Phantom Worlds – ICI Research and Publication Theme for 2011-2014

The ICI is pleased to announce the launch of Phantom Worlds a long-term research theme prompted by a growing cultural interest in worlds that double, mirror and reflect our own. We anticipate a number of significant exhibitions or performances built around this theme, some of which will develop through curatorial projects and at least one that will culminate in our fourth book through ICI press, Barthes’ Myopia.

Phantom Worlds

Phantom worlds can be duplicate worlds but not necessarily alternate universes; they are ones that exist beside our own. We seek out places where these phantom worlds leak and bleed through, where they can be seen or can’t be seen but can be sensed. Our theme grows from our fascination with reflections – with twins, with Dopplegangers, with invisible friends. Is it the phantom one talks to when talking to oneself? And what about worlds written by other beings, by animals, by objects. Sometimes these worlds can only be sensed through a shiver down our spine or a row of goosebumps on our thigh. Phantom Worlds play with our attraction to mirrors, our fascination with reflections, with our feelings of déjà vu, deja connu, deja trouve, something that has already happened, was already known, someone you feel you’ve already met. Phantoms are located where the familiar becomes strange, jamais vu, or within a world of slips – presque vu. We are intrigued by photography’s ability to ‘notice’ these phantom worlds and we wonder if our world is photography’s phantom, not the other way around. We think these phantom worlds might be the places of dreams. We hope to find pathways to their playgrounds, to visit them often, to share their wisdom while keeping the secrets of their most cherished tomes—The Unsayable and The Unsaid. It is said that phantoms follow us, here at the ICI, for a while yet undesignated, we will follow them.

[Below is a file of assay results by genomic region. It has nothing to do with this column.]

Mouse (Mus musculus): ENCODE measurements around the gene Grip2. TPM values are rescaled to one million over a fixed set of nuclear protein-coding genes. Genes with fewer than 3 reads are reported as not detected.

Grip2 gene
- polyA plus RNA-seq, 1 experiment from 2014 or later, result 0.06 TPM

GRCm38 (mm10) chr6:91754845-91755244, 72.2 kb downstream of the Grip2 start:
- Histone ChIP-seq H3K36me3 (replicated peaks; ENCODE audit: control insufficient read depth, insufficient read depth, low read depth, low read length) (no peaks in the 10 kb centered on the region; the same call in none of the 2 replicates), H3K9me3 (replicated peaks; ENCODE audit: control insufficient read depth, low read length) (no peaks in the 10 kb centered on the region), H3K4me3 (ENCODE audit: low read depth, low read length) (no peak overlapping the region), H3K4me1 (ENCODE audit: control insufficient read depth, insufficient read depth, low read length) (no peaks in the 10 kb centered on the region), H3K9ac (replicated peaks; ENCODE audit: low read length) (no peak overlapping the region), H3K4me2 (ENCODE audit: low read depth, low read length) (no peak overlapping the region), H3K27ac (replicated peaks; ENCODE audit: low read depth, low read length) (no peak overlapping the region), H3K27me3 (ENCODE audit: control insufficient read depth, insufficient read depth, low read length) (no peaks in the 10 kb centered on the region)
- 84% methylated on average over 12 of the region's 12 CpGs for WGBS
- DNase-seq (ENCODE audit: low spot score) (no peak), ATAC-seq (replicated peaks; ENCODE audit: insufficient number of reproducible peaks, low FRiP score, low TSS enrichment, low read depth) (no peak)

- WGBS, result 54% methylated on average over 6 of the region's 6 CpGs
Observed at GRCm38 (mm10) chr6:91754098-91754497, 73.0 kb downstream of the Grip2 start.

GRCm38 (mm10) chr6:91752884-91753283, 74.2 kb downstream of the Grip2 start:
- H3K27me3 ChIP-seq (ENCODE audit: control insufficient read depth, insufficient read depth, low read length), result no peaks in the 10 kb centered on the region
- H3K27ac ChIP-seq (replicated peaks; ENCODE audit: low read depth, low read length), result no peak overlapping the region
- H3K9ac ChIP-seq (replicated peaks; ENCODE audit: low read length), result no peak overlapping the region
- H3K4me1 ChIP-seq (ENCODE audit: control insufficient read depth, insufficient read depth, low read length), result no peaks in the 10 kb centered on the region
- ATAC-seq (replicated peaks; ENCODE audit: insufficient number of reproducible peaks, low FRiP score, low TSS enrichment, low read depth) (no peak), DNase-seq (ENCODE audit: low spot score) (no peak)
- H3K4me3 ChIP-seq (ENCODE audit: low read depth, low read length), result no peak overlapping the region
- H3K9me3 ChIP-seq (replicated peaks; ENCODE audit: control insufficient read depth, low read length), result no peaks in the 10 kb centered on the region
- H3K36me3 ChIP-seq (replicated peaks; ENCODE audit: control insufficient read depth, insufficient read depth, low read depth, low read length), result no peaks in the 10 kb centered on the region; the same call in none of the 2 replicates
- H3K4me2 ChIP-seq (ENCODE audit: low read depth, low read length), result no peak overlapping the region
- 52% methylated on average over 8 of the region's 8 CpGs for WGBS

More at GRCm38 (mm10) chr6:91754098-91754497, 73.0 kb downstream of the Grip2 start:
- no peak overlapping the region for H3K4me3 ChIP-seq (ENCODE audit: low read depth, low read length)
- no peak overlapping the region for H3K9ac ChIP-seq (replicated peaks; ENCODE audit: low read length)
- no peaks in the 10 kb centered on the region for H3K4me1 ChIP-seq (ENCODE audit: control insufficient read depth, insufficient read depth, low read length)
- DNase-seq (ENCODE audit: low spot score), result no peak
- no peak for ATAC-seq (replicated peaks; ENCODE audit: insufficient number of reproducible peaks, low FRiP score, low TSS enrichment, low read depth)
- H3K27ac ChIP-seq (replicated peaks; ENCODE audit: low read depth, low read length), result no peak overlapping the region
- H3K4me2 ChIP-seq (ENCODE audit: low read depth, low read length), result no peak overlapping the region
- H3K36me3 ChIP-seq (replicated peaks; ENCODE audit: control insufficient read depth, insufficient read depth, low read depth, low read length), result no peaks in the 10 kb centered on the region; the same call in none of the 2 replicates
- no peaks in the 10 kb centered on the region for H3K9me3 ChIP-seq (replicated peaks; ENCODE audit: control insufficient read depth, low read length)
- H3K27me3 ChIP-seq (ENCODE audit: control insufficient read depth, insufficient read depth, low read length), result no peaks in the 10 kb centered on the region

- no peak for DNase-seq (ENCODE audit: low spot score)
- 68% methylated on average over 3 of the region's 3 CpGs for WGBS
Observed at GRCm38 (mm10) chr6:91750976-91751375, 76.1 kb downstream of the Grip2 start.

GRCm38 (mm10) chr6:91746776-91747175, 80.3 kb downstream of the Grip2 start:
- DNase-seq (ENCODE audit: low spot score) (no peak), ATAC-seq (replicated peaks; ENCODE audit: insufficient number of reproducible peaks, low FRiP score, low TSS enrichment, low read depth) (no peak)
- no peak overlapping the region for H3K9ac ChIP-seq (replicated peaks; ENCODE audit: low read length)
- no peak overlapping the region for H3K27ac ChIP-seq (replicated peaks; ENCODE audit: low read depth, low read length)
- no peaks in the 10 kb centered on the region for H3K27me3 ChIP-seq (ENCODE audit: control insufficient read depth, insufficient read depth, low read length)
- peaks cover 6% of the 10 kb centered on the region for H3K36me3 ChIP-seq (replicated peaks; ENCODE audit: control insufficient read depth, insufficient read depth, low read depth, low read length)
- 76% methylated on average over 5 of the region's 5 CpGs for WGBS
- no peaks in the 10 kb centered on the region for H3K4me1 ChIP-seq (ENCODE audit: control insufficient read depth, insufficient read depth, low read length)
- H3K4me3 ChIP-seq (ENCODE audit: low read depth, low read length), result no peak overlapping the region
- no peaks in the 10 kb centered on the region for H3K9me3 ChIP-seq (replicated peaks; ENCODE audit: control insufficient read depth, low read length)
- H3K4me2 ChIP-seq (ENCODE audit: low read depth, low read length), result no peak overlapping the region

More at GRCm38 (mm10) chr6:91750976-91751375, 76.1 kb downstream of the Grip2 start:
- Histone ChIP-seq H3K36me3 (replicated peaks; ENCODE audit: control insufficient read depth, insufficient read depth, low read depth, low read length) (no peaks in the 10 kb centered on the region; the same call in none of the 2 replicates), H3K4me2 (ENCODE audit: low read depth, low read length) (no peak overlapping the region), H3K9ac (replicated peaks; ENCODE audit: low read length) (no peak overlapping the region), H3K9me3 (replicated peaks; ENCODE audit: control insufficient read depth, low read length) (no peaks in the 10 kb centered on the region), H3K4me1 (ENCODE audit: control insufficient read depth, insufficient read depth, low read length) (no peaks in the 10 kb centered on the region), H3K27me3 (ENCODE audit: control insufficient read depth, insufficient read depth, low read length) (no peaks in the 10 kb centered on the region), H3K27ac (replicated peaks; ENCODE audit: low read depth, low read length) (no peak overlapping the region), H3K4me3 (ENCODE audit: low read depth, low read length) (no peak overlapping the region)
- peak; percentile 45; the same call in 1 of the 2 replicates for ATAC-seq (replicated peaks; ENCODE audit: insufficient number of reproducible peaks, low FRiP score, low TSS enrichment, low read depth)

Projects that have emerged within the Phantom Worlds theme include the 100/10 (100 days/10 visions) research-based exhibitions and Speculative Pentimenti: Painting in an Age of Endarkenment.

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